Rail lines that go through the Poinciana Industrial Park could soon lead to two things: SunRail, the commuter rail line, and new jobs at a CSX plant in Winter Haven. (Photo by Michael Freeman).

POINCIANA — For years, Poinciana residents have been complaining about the time they spend in their cars, as traffic gets more and more congested in this community of 10 villages.
But as 2011 winds up, the new year could bring some new options for Poinciana commuters, courtesy of another transportation model: trains, which could bring this community not just another way of getting around, but thousands of new construction, transportation and warehouse jobs.
That’s exactly what this community hard hit by the collapse of the housing market so badly need, said Keith Laytham, president of the civic group Poinciana Residents for Smart Change.
“Construction and jobs are going to be the big issues in 2012,” he said.
Poinciana Residents for Smart Change is working to improve Poinciana, by creating alliances with the state and county governments that oversee this community that grew so rapidly in the past decade, from 25,000 residents in 2000 to more than 84,000 today. Poinciana’s 10 villages are divided between Polk and Osceola counties, and as Laytham noted, part of his group’s task is to work with the commissioners in both counties on bringing more services and infrastructure improvements here.
“Part of the frustration we have is where we’re located,” he said. “The Polk people only understand Polk issues, and the Osceola people only understand Osceola issues. We’re trying to come up with a way to make the interests of Poinciana known to the counties.”
While some business groups are working to bring more companies to Poinciana and to create more jobs, Laytham said Poinciana Residents for Smart Change is “more interested in working with the county governments and trying to get everyone to get along.”
When the housing market was booming, so was Poinciana, with new homes being constructed here every 90 days. But when the housing market crashed, the local economy took a major hit as well, and today the community is struggling to overcome a high home foreclosure rate.
Still, there are some major construction projects being slated for the next few years, and that includes the fact that Poinciana will host the final stop on SunRail, a 61-mile commuter rail line that will run from Volusia County to downtown Orlando, then into Osceola County. The last stop will be at the intersection of Poinciana Boulevard and Orange Blossom Trail, right across the street from the Gatorade plant. The project is expected to not only bring hundreds of construction jobs to Poinciana, but also help spur more economic development around the station.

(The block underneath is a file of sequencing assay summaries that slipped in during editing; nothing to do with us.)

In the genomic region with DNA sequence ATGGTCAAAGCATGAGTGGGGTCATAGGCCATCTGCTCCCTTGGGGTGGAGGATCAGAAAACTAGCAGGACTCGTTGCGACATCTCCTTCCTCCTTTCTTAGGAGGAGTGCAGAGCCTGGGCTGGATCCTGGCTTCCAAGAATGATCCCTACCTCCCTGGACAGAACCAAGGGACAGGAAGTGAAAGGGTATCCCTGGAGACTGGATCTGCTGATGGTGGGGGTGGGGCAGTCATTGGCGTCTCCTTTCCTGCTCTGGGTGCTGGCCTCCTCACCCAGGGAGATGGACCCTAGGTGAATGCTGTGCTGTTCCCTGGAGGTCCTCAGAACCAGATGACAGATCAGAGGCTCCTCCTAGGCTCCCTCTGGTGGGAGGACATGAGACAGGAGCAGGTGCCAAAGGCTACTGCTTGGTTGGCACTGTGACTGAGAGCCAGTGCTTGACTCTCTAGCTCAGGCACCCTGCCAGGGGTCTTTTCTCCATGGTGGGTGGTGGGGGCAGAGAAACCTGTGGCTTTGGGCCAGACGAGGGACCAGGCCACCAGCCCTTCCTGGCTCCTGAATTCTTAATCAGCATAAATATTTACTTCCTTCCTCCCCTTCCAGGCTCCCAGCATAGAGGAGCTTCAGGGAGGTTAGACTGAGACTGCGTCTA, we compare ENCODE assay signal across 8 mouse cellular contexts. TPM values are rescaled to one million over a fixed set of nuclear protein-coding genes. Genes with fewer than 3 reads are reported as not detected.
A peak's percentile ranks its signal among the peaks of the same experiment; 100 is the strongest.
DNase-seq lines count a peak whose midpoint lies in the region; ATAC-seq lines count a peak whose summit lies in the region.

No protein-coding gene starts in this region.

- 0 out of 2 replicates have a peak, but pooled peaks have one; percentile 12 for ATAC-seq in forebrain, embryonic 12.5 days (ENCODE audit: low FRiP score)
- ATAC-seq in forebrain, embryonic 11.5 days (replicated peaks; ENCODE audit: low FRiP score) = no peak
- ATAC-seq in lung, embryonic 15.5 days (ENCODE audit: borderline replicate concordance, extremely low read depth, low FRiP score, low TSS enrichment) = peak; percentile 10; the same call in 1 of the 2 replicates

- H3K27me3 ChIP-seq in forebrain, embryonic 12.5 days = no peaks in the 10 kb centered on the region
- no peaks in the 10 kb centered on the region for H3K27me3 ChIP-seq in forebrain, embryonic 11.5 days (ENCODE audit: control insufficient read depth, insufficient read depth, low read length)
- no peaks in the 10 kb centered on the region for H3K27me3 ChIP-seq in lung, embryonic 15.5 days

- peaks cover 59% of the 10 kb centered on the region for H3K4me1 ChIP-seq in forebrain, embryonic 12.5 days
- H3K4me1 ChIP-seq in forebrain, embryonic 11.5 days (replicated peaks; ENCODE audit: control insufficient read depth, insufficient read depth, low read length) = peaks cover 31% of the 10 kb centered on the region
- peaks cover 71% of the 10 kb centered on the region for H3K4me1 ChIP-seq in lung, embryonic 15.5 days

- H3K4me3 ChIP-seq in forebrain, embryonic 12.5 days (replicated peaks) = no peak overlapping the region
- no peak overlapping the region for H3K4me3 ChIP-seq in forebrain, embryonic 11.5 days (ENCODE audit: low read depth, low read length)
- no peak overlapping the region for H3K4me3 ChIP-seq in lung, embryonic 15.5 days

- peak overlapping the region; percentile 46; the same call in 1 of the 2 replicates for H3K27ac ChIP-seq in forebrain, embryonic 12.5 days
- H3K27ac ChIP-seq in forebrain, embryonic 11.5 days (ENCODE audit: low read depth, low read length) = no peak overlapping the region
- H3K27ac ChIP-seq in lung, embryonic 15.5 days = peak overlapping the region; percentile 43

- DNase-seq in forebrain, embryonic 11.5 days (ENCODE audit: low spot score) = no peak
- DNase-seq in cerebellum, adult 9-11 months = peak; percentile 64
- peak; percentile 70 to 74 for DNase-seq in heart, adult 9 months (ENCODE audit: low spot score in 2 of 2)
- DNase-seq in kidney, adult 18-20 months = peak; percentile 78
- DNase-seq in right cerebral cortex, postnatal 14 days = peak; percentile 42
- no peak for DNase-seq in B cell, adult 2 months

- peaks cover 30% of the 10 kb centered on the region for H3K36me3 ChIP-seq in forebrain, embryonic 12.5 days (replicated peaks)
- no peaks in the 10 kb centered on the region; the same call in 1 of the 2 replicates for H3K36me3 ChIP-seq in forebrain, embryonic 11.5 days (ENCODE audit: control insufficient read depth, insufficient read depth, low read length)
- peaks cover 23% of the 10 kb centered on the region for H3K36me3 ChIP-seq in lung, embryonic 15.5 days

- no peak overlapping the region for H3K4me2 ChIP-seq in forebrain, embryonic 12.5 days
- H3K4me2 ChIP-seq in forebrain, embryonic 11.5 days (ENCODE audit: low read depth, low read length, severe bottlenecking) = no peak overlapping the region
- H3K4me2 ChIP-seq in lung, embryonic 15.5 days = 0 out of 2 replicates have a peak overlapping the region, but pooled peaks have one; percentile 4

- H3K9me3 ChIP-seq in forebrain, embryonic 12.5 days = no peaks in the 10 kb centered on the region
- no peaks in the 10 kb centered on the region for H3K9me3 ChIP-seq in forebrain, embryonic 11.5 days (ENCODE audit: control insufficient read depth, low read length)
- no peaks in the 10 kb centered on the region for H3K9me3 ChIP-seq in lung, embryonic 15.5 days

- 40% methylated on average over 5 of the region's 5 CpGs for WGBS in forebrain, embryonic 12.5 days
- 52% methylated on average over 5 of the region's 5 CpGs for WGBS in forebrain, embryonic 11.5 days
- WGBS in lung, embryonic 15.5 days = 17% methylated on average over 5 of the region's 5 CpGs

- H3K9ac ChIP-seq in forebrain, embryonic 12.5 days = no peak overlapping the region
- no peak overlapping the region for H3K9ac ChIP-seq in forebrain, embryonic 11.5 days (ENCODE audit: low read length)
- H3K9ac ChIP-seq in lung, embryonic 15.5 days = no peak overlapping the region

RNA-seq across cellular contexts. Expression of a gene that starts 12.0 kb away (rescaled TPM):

The SunRail station in Poinciana will be built near the intersection of Poinciana Boulevard and Orange Blossom Trail. (Photo by Michael Freeman).

It will also make it easier, and faster, for residents to get into Orlando without fighting traffic on Interstate 4.
But as Laytham noted, SunRail helps Poinciana in another way.
“As a result of this, one of the things you’re going to see over in Winter Haven is the CSX logistics yards, a freight transfer facility being built there in Winter Haven,” Laytham said of the city in Polk County that’s about 25 minutes from the Polk County side of Poinciana.
CSX Corporation, based in Jacksonville, is a leading transportation company that provides rail, intermodal and rail-to-truck transload services. On Nov. 3, CSX Corporation completed the previously announced sale of the 61-mile rail corridor to the state of Florida for the SunRail project.
The commuter system is expected to begin initial operations in 2014, serving Volusia, Seminole, Orange and Osceola counties. Under the agreement, CSX retains an exclusive freight easement to operate on the SunRail line in order to continue to provide common carrier services to its existing customers.
The closing represented “a significant milestone in this public-private partnership that accommodates Central Florida’s need for a transportation alternative to congested highways, while preserving and expanding environmentally friendly and efficient freight rail capacity,” said Louis Renjel, CSX’s vice president-strategic infrastructure.
As Laytham noted, that sale also gave CSX the funds to built the new freight transfer facility in Winter Haven. Over the next eight years, CSX and its affiliates plan to invest $500 million into Florida rail infrastructure, primarily supported by proceeds from the SunRail transaction.
“You’ve got a big train with freight cars coming in where trucks get sent elsewhere down to South Florida, Tampa, and Naples, and it becomes a central distribution hub for the rest of the state,” Laytham said, adding that this facility will be close enough to Poinciana that residents can apply for the jobs being created there.
“Winter Haven is 30 minutes away from us,” he said. “Winter Haven is closer to here than Kissimmee is.”
The facility will be hiring truck drivers and employees to do loading and unloading there.
“At least 7,000 jobs will be created by this transfer facility,” Laytham said. “That’s a tremendous opportunity for the people here in Poinciana. There will be a job fair coming up, probably in the first of the year, for those jobs. And the money for this comes from the SunRail sale. The state purchased the tracks from CSX, and CSX took that money and invested it in this project. That’s outstanding news.”

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